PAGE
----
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In hyper-converged systems, virtual machine (VM) resources such as compute and capacity cannot be scaled independently of one another. This can sometimes be problematic because business workloads vary. Hardware that is appropriate for one organization might not be adequate for another.
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Scalability can sometimes present a problem because of resource contention. In a virtual server environment, all of the VMs that are running on a server are competing for physical resources such as CPU cycles, memory and storage I/O. This sharing of resources works fine so long as each VM can get the resources it needs to run its workload efficiently. Problems only begin to occur when VM resources become scarce and virtual servers must start competing for access to hardware resources.
In a typical virtualized environment, organizations usually address resource contention by adding more hardware resources. In a hyper-converged infrastructure however, that may not be an option depending on which vendor's solution you are using. That being the case, there are some things you should do prior to investing in a hyper-converged system:
- Assess your hardware requirements as accurately as possible. Don't just evaluate what you are going to need today, but try to figure out what VM resources will be required to sustain the needs of your virtualization infrastructure over the next few years.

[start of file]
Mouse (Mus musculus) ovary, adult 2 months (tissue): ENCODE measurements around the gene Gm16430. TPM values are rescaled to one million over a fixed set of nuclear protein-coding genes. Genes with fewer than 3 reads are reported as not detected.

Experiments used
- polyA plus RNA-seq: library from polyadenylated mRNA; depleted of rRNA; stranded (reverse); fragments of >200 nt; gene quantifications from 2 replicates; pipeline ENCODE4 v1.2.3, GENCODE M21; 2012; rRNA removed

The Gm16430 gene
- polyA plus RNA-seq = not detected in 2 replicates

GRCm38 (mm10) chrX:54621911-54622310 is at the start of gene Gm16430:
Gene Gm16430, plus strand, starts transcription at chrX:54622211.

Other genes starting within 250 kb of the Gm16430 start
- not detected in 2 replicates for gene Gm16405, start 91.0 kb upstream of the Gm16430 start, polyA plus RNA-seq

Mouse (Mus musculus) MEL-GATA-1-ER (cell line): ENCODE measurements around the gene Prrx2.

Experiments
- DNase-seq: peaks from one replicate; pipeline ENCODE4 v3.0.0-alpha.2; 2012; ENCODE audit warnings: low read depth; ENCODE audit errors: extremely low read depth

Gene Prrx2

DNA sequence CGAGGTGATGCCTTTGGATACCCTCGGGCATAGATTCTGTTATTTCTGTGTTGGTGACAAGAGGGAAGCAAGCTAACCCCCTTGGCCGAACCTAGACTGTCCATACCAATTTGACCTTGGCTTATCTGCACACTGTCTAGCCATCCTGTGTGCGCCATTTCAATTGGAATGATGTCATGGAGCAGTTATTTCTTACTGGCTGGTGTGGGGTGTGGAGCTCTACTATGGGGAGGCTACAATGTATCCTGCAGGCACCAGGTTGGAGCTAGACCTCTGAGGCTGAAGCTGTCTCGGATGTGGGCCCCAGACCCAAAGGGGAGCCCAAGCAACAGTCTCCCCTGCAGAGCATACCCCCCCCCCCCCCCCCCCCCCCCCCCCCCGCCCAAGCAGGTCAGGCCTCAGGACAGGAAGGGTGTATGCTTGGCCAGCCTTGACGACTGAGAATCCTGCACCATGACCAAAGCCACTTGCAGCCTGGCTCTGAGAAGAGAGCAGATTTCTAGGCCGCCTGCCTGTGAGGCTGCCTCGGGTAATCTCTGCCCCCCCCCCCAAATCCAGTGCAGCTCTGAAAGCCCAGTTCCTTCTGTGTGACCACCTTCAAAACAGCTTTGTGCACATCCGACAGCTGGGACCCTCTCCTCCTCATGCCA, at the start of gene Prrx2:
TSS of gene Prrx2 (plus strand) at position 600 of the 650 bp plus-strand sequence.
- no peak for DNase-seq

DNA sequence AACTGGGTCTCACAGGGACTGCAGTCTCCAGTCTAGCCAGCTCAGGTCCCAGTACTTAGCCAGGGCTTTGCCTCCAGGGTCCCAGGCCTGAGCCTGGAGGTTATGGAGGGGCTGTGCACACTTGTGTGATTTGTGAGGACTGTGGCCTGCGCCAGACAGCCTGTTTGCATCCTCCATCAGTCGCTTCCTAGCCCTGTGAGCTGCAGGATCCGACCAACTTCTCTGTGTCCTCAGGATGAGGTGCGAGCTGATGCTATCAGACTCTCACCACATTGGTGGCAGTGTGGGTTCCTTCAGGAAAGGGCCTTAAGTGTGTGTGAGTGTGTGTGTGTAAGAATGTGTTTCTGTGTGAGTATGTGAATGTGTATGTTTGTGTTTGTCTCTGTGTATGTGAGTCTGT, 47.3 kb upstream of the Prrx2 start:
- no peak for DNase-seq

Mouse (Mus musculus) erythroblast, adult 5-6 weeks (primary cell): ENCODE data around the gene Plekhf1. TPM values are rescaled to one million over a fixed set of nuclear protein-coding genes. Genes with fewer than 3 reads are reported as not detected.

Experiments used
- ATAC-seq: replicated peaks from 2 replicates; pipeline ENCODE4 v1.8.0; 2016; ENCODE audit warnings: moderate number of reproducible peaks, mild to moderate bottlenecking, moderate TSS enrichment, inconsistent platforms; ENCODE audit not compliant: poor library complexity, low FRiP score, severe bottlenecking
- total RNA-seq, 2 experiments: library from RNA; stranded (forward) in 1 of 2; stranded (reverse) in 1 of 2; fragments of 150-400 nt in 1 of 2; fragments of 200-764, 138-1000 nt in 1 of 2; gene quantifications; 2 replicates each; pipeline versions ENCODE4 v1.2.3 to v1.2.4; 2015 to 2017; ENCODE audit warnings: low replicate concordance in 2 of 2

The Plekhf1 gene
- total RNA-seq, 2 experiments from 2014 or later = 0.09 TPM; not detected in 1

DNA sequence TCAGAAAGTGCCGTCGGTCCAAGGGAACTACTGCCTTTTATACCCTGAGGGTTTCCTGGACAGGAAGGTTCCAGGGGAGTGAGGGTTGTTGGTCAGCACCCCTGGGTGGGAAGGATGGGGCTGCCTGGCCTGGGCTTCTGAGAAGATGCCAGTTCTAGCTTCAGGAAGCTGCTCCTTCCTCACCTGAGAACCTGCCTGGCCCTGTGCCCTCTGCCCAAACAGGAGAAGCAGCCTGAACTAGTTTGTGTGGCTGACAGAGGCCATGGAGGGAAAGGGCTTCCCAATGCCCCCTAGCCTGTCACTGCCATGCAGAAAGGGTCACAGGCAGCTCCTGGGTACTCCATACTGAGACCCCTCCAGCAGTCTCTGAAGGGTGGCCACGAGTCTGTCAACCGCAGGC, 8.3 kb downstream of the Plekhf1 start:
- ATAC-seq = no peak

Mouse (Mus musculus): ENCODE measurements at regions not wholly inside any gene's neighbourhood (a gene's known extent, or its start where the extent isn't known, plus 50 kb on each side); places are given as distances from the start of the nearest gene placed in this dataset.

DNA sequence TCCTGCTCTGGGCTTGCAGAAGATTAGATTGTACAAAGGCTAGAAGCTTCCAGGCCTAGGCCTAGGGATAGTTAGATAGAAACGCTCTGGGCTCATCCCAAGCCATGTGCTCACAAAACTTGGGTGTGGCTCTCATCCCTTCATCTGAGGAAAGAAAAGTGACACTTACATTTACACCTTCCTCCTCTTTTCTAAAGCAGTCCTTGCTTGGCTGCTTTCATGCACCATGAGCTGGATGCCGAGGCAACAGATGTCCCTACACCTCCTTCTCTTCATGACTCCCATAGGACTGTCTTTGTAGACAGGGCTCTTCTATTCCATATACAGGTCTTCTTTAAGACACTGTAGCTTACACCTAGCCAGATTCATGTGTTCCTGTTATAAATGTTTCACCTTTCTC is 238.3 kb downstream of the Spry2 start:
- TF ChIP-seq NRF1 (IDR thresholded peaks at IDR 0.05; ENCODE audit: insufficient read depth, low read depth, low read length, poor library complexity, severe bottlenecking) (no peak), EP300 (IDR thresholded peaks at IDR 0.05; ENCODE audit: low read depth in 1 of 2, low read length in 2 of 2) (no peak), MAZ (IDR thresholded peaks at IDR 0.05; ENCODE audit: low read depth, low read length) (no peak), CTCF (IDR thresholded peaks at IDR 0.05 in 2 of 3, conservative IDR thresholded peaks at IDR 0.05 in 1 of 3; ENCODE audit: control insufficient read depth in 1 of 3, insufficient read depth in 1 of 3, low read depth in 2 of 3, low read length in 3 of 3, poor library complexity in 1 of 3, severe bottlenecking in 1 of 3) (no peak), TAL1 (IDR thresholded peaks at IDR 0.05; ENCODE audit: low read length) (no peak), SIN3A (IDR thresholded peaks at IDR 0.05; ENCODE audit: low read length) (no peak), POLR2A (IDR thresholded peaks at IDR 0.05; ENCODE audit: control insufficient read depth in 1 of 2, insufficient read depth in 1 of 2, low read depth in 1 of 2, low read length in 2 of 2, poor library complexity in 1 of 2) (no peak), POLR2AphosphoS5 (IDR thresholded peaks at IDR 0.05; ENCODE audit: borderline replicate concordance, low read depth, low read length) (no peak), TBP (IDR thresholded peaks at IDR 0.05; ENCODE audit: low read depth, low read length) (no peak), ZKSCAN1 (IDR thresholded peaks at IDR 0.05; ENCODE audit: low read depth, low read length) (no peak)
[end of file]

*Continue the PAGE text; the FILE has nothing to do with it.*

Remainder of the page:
- Choose a product in which the storage is equipped with its own dedicated CPUs. That way, these dedicated CPUs can handle the storage-related tasks rather than robbing the servers of CPU cycles. Some of the storage-related functions that may benefit from dedicated CPUs include replication, acceleration, deduplication and even copy jobs.
If a hyper-converged system is not able to offload some of this heavy lifting to the storage hardware, then server CPU cycles and server memory will be wasted performing storage-level functions. This places a load on the server hardware, decreasing available VM resources.
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